Money matters too much to handle on your own? Let the trained therapists at OC Relationship Center help.When couples first get married, one of the fundamental changes they face is suddenly sharing their lives in ways they never have before. In an ideal world, these would all be happy changes, but without a doubt, there are also difficult adjustments that come with living a life in which the decisions are no longer yours alone. And the mother of all these is learning to share decisions about money.

You may have different spending habits. When one of you is more of a spender, and the other is more of a saver, this can obviously be a source of stress. You may have different ideas about where the money should go. When you’re used to having all the say as a single person in how you handle money, learning to share, compromise and work together can be a challenge for any couple.

However, there is one fundamental decision you can make today that could make a world of difference in mitigating the problems that money causes in your day-to-day relationship: make a budget (and stick to it).

Now, I realize that’s not as simple as it sounds, because it involves confronting all the challenges I mentioned above about reconciling the differences in your wants, needs and habits (although addressing them is in and of itself a good thing). However, as soon as you make the decision to treat budgeting more as math than a power struggle, to live within your means, and have a plan that brings you more security day-to-day as well as in the long-term, you’re on your way to making your lives a lot less stressful. Here is the beautiful thing: when that happens, it frees up space in your mind and your relationship to work on some more of the fun stuff, like enjoying your time together.

This is equally important for single people, but for couples, money issues that get swept under the rug tend to morph into all kinds of different stresses that undermine your relationship while disguising themselves as problems that simply don’t need to exist. Imagine if your partner’s golf expenses, manicure bills or clothing charges—whatever they may be—became less about accusations of selfishness or carelessness and more about simple money management.

Studies have shown that major catastrophes—even financial ones—take less of a toll than the slow-burning ones that crop up over and over again, and that’s where good budgeting can make a huge difference. People with relatively large incomes and those with more modest ones are equally capable of money mismanagement. To be clear, I am not giving any specific financial advice—I’m not qualified for that and wouldn’t even pretend to be. But, I have learned from experience working with couples, or even just talking about friends, that when they’re struggling to pay an unexpected bill because they don’t have a rainy day fund, or get stuck with late fees because they overspent over the holidays, it causes a lot of stress. And in so many cases it can be avoided if you will make the commitment to plan, stick to your promises and keep open clear lines of communications about financial matters—preferably, before problems arise.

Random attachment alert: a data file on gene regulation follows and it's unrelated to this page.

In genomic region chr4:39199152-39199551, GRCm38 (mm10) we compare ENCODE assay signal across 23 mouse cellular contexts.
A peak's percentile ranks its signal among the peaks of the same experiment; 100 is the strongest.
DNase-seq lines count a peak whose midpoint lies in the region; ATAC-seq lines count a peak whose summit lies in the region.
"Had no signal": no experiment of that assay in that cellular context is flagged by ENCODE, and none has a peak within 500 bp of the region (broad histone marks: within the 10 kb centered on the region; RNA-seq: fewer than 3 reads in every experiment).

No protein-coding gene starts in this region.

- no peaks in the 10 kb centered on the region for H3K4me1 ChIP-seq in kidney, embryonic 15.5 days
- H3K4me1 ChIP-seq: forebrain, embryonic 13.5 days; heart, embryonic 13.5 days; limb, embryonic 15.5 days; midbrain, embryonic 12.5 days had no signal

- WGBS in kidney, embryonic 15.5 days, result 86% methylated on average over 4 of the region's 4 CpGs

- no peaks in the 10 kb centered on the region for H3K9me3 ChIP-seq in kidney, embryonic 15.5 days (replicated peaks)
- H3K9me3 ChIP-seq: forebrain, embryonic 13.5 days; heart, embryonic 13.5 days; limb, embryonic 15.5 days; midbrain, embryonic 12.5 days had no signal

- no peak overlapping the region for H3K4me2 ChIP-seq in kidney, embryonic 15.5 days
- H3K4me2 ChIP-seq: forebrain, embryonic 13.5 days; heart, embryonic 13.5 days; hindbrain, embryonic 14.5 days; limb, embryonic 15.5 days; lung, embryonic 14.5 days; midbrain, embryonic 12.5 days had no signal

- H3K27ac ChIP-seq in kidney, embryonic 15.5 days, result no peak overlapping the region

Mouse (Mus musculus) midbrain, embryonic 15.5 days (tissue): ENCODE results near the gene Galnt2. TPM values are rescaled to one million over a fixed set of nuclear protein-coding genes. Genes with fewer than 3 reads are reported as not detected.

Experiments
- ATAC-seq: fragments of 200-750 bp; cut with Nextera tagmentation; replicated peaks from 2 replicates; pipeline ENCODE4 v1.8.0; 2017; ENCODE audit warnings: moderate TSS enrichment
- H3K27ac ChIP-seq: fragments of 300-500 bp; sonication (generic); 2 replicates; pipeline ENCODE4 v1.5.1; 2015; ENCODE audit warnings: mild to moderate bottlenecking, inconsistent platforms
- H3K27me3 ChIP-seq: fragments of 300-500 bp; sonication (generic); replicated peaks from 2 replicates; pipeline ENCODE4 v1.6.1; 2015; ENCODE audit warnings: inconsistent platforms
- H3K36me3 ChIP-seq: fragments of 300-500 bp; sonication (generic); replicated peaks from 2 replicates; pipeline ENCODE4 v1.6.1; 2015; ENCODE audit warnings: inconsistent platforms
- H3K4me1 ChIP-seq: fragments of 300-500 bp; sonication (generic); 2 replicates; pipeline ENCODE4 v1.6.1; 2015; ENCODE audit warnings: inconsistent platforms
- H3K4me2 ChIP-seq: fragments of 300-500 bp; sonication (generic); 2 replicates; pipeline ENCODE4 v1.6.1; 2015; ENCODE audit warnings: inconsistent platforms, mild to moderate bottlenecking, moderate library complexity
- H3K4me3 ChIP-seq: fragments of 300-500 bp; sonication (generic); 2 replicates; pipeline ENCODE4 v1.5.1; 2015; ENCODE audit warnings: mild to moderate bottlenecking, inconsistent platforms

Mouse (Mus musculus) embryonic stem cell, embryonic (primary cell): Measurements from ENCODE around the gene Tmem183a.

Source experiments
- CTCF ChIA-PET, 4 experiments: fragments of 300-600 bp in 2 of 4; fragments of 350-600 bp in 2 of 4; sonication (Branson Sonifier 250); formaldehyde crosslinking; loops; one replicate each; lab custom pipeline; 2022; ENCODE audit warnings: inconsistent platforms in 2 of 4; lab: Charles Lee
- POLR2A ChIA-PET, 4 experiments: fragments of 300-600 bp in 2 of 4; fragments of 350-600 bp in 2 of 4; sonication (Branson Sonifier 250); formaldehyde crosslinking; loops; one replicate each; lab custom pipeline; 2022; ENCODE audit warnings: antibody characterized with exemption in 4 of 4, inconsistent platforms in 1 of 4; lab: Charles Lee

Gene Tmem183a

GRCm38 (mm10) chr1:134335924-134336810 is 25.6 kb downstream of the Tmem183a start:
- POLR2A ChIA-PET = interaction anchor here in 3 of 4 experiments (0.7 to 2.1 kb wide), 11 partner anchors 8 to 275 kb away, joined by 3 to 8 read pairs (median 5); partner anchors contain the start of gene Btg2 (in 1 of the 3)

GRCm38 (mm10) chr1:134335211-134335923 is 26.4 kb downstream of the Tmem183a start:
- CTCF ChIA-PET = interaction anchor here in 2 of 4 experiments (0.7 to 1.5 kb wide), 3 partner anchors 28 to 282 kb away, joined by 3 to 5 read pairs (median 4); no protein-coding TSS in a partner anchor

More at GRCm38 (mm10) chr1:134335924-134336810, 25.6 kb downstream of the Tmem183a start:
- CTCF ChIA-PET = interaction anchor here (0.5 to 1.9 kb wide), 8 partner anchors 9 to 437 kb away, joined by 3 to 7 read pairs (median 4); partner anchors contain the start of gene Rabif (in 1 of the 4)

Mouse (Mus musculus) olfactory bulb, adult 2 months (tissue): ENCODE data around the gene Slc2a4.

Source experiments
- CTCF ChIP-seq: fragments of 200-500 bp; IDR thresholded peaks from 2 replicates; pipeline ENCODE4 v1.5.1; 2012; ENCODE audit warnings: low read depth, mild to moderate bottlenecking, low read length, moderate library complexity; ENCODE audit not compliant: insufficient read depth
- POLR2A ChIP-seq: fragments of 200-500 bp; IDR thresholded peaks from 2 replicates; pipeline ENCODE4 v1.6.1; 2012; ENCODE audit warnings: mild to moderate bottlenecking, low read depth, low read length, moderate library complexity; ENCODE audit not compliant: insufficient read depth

If it helps, take advantage of a neutral third party at your local bank or credit union—or even a good book about money management—as a source of impartial advice to deflate the tensions, accusations and emotions that can get in the way. The important thing to remember is that you are in this together, so use it as a way to strengthen your relationship and feel more secure.

The bottom line is that making a shared commitment to be responsible with your money can bring rewards tenfold—financially and emotionally—because the less time you waste worrying about how to pay the bills means more time and energy you have to enjoy the relationship, and that’s always a good thing.

If you’re struggling with communicating about finances and budgeting in your relationship, a couples counselor can work with you to help you understand each other better. Sometimes it takes the insight of a professional in order to see things differently, communicate and find common ground over such a touchy subject.  Please give the counselors at OC Relationship Center a call today at 949-220-3211, or book your appointment via our online calendar.

Can You Change Your Partner?

OC Relationship CenterIn square dancing, absolutely. In a relationship, it’s a bit more complicated.

When people first enter into a relationship—especially if they’re young—they usually feel like they have all the time in the world to worry about how their differences might impact a future life together. Infatuation always trumps practicality, so even the big issues like children, religion and money seem far, far off in the future. If their partner does something now that bothers them, they probably assume it’s a youthful phase.

But why would you assume that? There’s a great opening line in a novel by Louise Redd called Hangover Soup—about a married couple nearly destroyed by the husband’s alcoholism—that really hits home when I think about this: “I met my husband in college,” the narrator explains, “where it’s hard to tell who’s a true alcoholic and who’s not.” She assumed his drinking was normal for a college kid, and he’d grow out of it.